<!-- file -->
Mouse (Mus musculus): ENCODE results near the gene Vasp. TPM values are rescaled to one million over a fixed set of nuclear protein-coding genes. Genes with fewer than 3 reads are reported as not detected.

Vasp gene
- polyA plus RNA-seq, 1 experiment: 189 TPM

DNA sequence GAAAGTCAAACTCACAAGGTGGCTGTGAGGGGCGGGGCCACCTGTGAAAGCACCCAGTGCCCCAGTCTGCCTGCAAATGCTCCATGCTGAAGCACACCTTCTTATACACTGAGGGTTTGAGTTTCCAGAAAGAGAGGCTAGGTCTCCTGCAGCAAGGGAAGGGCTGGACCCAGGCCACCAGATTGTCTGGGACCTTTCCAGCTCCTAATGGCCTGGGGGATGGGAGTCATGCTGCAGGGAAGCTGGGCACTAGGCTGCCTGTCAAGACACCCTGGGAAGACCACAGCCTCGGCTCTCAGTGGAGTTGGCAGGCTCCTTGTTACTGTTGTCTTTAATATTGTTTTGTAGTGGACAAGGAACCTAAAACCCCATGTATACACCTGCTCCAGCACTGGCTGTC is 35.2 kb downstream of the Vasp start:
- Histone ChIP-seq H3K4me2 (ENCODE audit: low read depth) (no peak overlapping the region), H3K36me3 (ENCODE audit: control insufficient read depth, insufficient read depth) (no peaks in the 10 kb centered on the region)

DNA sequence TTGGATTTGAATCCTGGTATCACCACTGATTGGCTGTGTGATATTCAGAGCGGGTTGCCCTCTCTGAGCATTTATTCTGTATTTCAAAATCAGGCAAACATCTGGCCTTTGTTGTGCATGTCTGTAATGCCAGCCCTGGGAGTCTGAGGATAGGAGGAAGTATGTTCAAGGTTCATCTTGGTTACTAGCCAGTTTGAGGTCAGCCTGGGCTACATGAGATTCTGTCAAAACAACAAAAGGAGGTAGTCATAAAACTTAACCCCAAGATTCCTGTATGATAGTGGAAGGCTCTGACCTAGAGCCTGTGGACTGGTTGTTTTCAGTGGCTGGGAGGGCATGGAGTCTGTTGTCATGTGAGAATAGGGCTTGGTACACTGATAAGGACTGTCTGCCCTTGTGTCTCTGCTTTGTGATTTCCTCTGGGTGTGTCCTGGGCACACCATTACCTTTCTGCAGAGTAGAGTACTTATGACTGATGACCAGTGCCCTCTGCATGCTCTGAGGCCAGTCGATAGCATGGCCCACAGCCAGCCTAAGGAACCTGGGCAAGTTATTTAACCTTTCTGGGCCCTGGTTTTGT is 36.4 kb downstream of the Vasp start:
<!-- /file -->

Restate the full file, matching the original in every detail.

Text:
Mouse (Mus musculus): ENCODE results near the gene Vasp. TPM values are rescaled to one million over a fixed set of nuclear protein-coding genes. Genes with fewer than 3 reads are reported as not detected.

Vasp gene
- polyA plus RNA-seq, 1 experiment: 189 TPM

DNA sequence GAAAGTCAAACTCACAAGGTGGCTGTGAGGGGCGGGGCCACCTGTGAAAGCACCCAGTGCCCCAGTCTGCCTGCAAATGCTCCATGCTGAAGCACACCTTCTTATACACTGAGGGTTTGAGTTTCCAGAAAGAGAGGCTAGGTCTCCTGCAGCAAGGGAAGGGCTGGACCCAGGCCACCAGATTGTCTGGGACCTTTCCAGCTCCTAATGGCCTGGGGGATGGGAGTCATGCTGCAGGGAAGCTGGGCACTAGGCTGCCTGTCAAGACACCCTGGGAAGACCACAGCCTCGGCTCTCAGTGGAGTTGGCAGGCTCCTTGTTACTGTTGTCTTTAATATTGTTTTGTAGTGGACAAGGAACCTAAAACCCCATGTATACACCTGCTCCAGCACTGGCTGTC is 35.2 kb downstream of the Vasp start:
- Histone ChIP-seq H3K4me2 (ENCODE audit: low read depth) (no peak overlapping the region), H3K36me3 (ENCODE audit: control insufficient read depth, insufficient read depth) (no peaks in the 10 kb centered on the region)

DNA sequence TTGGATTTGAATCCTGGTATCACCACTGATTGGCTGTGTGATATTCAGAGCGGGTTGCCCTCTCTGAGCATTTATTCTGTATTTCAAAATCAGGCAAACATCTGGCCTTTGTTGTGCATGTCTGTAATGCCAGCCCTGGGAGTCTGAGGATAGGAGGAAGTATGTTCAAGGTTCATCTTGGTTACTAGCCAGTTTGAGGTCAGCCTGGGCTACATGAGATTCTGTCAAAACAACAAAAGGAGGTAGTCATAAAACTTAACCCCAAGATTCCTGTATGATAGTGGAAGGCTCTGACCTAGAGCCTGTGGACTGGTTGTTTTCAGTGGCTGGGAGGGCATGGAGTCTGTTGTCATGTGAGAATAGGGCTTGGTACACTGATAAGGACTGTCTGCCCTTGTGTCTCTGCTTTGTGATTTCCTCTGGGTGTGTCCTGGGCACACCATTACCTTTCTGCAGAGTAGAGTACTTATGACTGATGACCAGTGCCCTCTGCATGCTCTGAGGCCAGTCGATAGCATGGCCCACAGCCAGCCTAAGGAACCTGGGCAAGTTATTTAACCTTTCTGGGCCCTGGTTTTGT is 36.4 kb downstream of the Vasp start: